Plan Ahead for Your Return Flight Preparation

Mark Phelps

Mission: a vacation flight to visit relatives halfway across the country. You've updated your navigator's database; checked weather for winds aloft; carefully planned your fuel stops; double-checked that the FBOs are open; completed a detailed weight-and-balance calculation; etc. 'Twas the night before flying, and you're nestled snug in your bed knowing you have all the bases covered for tomorrow.

But how about three, six or 11 days later when you'll be retracing your steps on the return flight? Are you sure you can be just as confident when you go to bed the night before that departure? Whether you're flying a VFR trainer or a turbine twin, flying home with ease is going to take some additional planning.

You do have three big advantages on your trip home that might make you complacent. You've just flown the route; the destination airport is home base; and you'll be flush with some recent practical experience to update your dormant skills and confidence. But consider the differences between the trip out and the trip back. First, you'll be away from home and outside your normal comfort zone for flight planning. For example, if you're using a borrowed computer, you might not have everything aligned just the way you're used to seeing it. I'd consider bringing my laptop along — but kept in its case unless I was using it for my preflight information gathering.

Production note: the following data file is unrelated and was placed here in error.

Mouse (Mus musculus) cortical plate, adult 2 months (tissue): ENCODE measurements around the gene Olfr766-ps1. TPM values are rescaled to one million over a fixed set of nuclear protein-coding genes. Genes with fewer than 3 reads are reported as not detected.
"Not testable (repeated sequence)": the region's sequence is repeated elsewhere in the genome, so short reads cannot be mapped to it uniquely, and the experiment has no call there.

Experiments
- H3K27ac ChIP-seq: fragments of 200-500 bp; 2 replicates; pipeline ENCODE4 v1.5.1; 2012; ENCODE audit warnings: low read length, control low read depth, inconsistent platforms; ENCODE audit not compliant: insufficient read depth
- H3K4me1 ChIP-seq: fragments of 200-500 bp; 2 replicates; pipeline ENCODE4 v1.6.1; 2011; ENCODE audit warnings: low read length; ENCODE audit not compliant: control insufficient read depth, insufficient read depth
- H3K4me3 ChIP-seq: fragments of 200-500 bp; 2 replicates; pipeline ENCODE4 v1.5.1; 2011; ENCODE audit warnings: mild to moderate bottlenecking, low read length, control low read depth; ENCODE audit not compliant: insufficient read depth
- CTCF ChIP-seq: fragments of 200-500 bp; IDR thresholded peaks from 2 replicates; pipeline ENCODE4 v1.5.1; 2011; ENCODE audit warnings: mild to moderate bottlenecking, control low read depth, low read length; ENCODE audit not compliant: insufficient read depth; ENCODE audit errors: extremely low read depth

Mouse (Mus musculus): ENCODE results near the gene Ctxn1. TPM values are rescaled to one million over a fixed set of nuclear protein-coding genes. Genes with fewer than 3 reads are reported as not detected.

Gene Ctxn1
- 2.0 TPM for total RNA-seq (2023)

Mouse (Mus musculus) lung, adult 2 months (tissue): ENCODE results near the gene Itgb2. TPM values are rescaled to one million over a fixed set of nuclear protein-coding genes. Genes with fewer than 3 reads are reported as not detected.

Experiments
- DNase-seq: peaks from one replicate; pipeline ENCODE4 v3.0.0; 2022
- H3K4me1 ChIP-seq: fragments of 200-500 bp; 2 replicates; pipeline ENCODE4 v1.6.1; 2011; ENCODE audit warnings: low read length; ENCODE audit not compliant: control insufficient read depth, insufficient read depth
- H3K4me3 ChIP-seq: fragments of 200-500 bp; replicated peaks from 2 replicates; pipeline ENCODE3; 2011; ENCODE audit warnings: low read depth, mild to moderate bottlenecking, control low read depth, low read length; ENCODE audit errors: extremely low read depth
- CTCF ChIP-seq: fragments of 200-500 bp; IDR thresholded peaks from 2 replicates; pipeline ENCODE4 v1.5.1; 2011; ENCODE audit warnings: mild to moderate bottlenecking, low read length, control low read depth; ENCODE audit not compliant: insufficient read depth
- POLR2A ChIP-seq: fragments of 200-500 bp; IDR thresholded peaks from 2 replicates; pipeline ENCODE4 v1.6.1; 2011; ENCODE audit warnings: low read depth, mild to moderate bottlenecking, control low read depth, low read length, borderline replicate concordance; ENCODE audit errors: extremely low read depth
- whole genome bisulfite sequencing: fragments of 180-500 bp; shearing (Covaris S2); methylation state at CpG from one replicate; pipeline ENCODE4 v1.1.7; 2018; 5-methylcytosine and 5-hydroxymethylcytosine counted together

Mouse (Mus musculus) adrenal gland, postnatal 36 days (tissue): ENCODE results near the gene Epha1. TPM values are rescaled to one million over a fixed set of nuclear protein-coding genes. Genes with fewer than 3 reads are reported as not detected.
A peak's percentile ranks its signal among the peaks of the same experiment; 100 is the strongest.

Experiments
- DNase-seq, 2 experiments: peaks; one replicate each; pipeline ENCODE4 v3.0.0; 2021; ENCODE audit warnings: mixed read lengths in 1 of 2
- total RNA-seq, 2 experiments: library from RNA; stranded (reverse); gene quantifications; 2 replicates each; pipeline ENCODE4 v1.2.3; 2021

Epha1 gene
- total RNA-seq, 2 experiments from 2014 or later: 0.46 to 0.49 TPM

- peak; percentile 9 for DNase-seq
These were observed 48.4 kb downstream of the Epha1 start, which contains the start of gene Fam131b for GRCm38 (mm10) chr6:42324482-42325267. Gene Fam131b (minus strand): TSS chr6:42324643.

You'll be caught up in the dynamics of visiting. Your normal daily routine is out the window, and some pilots find that throws off their concentration — the times when they think of the little things that aren't necessarily written down. And the airplane is parked at a strange place — so you'll need to be sure it's fueled just the way you want (they probably know back home) and everything else is as you expect it to be. There's nothing worse than arriving at the airport for an early departure to beat incoming weather, only to discover you've been buried deep in a gang hangar and the guy who drives the tug doesn't come in until noon that day.

And even though you might be following your GPS breadcrumbs back home, chances are the opposite winds are going to have an effect on your range — for better or worse. So you might be looking at a new fuel stop or two. And even if not, your return trip could be on a weekend, with different hours of operation.

None of these are particularly challenging hurdles to overcome. And you can probably think of a few more, yourself. If you're not careful, they can build up and cause you to cut corners in your flight preparation. And the little things you don't do before a flight can sometimes add up and come back to bite you.

Call to action: If you have any tips of your own you'd like to share, or have any questions about flying technique you'd like answered, send me a note at We'd love to hear from you.

Mark Phelps is a senior editor at AVweb. He is an instrument rated private pilot and former owner of a Grumman American AA1B and a V-tail Bonanza.

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